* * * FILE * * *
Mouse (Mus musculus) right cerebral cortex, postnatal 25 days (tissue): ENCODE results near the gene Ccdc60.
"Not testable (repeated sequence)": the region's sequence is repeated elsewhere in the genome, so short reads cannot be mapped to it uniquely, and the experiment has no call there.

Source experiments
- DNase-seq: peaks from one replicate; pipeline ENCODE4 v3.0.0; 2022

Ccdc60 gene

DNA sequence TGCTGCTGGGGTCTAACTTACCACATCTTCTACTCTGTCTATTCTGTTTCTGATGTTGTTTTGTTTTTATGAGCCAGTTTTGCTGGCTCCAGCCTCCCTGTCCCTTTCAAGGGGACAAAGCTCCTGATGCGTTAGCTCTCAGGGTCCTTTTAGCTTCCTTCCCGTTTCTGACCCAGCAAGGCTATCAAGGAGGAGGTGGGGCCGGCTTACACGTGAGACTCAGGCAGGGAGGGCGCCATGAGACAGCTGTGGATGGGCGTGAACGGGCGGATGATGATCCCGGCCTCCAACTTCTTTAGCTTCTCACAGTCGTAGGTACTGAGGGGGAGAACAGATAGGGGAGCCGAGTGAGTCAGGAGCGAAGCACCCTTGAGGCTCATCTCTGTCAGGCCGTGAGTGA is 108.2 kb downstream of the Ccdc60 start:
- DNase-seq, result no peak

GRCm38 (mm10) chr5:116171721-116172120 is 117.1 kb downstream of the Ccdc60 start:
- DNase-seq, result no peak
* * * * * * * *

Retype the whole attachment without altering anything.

Mouse (Mus musculus) right cerebral cortex, postnatal 25 days (tissue): ENCODE results near the gene Ccdc60.
"Not testable (repeated sequence)": the region's sequence is repeated elsewhere in the genome, so short reads cannot be mapped to it uniquely, and the experiment has no call there.

Source experiments
- DNase-seq: peaks from one replicate; pipeline ENCODE4 v3.0.0; 2022

Ccdc60 gene

DNA sequence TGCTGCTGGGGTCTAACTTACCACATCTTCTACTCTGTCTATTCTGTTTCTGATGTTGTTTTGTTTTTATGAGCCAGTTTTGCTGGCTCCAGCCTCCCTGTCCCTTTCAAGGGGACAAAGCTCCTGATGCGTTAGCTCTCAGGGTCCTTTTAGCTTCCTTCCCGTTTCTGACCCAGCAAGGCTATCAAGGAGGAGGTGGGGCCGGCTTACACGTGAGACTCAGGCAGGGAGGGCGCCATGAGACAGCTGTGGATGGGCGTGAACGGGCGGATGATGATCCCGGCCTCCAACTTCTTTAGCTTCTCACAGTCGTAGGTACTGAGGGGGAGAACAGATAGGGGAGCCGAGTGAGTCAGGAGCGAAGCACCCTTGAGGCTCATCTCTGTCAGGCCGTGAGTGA is 108.2 kb downstream of the Ccdc60 start:
- DNase-seq, result no peak

GRCm38 (mm10) chr5:116171721-116172120 is 117.1 kb downstream of the Ccdc60 start:
- DNase-seq, result no peak